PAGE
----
You have some options for purchasing transfers.

You can try to find a brick and mortar shop near you that carries them.  Here are links to the ‘find a retailer’ page for I.O.D., Dixie Belle and re.design with prima.  I will warn you though, many of the brick and mortar retailers don’t have a full inventory of products so it can be very hit or miss.  Before driving very far, I would call to see if your nearest retailer has the item you want.

I almost exclusively order my transfers online.  There are lots and lots of options for purchasing from online sellers.  One resource is Etsy.  One caution there, make sure you are looking at transfers.  You’ll also find decals, and digital prints and other things that look like transfers, but aren’t.  Read the fine print before placing your order.

Initially ordering via Etsy has led me to retailers that I now order from directly.

For I.O.D. products, I like The Painted Heirloom.  She always ships items super fast, however, you will pay $6.95 for shipping if you spend less than $60.  She doesn’t offer free shipping until you’ve spent $150 or more.  She also doesn’t have any back inventory of retired designs, so I’m out of luck on getting any more Label Ephemera from her (check Etsy for retired designs, there are usually people out there with back stock).

For re.design with prima products, I ordered my Middy labels from Flipping Fabulous.  She also ships super fast, and offers free shipping for orders over $75.  The Classic Vintage Labels I ordered recently came from Sweet Pickins.  That can be a handy way to order if you also happen to need some of their In a Pickle milk paint!

I always order my Dixie Belle transfers directly from their website, but they do charge shipping.

As for small Tim Holtz transfers, you can find some of his stuff at Hobby Lobby or Michaels, although I don’t know what their current inventory looks like.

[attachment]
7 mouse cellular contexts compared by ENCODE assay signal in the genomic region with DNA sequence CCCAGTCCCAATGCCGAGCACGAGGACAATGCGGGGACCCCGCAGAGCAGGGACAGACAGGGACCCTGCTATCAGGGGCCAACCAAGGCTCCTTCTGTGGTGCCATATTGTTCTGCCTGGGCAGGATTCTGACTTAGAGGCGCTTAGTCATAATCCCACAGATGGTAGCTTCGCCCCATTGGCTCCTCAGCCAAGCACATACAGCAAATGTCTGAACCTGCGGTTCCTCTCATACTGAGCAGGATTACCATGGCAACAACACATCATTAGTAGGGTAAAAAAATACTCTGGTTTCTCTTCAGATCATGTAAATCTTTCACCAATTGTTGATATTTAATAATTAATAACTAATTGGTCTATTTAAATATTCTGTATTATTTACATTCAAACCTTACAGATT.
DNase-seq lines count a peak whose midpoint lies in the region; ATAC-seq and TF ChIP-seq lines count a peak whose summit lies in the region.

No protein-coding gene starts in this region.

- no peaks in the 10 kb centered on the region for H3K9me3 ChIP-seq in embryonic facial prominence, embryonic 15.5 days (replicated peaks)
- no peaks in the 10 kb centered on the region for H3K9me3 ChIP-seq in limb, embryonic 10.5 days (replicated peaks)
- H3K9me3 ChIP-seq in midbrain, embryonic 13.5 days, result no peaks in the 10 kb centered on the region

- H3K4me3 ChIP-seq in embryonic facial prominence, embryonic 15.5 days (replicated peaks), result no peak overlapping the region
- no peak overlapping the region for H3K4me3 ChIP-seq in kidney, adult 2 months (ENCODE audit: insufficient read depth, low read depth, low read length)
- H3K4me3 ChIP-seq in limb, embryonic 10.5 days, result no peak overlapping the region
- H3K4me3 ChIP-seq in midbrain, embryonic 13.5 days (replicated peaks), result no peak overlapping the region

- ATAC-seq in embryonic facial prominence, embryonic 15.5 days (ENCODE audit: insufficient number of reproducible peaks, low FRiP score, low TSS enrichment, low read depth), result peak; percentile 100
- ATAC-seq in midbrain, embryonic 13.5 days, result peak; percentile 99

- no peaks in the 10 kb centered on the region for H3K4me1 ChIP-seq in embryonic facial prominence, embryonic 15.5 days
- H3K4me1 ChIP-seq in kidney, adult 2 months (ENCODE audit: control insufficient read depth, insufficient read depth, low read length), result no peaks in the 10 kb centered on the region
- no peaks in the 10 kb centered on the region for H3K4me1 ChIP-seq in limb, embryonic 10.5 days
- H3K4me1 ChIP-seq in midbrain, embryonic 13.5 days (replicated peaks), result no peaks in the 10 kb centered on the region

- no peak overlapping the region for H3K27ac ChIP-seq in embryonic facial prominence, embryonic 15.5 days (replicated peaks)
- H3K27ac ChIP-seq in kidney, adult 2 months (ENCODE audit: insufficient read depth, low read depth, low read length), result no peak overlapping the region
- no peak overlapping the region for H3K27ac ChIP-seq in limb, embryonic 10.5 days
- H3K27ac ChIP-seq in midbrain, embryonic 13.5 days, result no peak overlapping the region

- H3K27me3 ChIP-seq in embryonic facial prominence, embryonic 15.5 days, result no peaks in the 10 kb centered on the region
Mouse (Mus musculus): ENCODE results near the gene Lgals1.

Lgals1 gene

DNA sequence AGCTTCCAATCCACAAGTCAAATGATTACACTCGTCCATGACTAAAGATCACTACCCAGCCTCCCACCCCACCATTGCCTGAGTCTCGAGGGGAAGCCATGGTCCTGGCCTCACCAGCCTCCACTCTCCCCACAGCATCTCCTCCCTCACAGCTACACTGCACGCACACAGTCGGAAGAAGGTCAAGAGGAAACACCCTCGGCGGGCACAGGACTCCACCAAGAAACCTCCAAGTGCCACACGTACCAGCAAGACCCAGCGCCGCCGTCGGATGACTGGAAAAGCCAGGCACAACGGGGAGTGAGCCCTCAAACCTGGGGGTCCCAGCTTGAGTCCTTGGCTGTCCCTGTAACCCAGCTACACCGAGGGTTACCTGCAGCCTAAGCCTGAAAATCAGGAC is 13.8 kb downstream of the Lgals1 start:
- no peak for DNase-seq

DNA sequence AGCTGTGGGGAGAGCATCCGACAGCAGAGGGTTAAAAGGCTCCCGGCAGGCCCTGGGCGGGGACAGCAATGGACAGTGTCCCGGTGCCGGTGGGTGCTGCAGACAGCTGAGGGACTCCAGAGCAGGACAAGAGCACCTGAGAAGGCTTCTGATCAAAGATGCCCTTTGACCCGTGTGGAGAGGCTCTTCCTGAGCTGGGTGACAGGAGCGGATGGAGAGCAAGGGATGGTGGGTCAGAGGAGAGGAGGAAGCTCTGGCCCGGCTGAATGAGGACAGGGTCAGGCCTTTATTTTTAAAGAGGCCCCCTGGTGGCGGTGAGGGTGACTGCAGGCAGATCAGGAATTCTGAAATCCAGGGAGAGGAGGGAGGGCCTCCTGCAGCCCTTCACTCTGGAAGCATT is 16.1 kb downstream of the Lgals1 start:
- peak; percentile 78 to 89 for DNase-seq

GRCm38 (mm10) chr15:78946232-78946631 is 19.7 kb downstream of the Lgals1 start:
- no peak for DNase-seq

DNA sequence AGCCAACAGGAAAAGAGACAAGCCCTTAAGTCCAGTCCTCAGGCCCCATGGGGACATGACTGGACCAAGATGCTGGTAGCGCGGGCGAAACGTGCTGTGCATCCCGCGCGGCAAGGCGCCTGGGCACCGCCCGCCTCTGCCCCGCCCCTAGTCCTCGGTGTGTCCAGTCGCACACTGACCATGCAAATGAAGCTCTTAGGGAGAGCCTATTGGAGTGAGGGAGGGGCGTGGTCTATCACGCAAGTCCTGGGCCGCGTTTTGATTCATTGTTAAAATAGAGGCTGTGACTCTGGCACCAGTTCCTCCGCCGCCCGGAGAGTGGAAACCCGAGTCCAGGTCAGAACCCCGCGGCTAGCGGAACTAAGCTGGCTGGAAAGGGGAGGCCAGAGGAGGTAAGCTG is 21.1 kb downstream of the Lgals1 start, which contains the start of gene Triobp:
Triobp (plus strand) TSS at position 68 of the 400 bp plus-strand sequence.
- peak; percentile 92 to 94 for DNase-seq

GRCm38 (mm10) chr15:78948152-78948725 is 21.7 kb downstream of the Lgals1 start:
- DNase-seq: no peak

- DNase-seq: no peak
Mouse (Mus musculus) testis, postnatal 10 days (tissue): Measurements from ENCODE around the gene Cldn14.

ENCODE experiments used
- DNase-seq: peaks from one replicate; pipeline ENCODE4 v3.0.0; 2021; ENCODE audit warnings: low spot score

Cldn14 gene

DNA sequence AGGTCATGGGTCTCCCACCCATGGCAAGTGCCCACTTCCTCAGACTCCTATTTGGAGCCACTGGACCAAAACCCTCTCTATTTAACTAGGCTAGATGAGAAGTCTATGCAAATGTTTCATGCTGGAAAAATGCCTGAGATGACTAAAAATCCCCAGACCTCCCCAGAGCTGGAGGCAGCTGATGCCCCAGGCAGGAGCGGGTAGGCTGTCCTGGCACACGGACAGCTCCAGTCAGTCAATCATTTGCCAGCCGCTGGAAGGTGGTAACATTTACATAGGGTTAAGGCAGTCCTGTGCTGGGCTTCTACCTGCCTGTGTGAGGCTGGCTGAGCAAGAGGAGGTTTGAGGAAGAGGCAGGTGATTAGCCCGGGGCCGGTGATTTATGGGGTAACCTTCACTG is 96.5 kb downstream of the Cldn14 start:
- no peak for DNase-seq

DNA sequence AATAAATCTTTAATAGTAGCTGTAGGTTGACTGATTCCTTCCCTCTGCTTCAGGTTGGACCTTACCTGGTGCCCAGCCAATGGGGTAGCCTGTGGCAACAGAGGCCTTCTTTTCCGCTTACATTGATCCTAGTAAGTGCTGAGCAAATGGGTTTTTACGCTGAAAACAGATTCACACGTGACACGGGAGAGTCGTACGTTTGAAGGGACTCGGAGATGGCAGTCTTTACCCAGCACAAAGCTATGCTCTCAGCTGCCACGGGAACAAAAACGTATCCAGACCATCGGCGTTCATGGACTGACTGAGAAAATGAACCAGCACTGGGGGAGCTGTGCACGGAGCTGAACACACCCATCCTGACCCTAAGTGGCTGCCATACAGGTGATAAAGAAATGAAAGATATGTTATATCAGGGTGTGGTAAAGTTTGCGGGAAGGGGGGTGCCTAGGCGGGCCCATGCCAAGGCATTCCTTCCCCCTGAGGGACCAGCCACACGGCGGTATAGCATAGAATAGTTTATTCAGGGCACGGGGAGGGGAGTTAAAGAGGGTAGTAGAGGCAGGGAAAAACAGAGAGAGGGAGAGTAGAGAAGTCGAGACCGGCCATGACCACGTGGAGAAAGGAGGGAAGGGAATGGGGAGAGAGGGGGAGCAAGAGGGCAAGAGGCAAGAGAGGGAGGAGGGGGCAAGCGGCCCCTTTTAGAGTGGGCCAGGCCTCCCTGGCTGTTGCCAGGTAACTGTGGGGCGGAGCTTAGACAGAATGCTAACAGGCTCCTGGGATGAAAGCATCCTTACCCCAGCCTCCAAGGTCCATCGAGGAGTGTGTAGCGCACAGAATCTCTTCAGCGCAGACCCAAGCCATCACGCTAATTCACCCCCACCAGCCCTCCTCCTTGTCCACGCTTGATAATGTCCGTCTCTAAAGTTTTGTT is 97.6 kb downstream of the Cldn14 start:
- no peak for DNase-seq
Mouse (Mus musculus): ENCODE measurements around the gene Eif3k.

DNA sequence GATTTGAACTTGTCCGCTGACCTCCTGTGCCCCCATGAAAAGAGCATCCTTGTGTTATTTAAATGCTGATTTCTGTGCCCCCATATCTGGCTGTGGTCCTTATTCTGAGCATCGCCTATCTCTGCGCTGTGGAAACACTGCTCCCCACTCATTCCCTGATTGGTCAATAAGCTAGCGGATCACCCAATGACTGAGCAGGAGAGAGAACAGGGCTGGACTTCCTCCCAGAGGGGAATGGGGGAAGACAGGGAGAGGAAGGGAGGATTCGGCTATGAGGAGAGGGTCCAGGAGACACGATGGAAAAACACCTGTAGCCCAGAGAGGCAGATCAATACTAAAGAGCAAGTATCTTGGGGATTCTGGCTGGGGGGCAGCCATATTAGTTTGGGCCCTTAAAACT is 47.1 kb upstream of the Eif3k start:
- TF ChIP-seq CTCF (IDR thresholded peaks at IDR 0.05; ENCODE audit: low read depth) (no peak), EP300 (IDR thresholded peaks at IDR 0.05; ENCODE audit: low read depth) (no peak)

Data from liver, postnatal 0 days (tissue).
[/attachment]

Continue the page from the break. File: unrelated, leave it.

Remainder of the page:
I hope I’ve answered a few questions about transfers today.  Now how about you?  Do you have a favorite brand of transfer?  And if so, why?  Leave a comment and let us know.

9 thoughts on “typography transfers.

  1. I find your skill and work outstanding. Wish I lived closer to your shop. Most transfers are outside of my budget but I do enjoy looking at your work


  2. This was very informative. I love the fab to drab description because it is spot on for a plain Jane thrift store find. I have several plain wooden boxes I’ve accumulated that I’m trying to work up the courage to try these on. If I mess it up, can it be sanded off? And do you measure or mark before placing? I know this is basic but not sure I could eyeball it.


    1. Yes, you can absolutely sand it off, or you can attempt to remove it with rubbing alcohol or baby oil. I tried Mineral Spirits once and that did not work (see that here). But you will have to re-paint afterwards, it won’t come off a painted surface cleanly. However, on a crock like this, or unpainted glass, you can scrape them off with a razor blade. I rarely measure, although I will on a large piece just to be sure. On small pieces like the crock though, I just eyeball it. The grid on the I.O.D. brand is helpful for keeping them straight without the need to measure too.


  3. I always love seeing the Meadowgrove Farms Inc picture since that item is currently sitting right on my kitchen island next to the stove with a utensil pot on one side and spices on the other!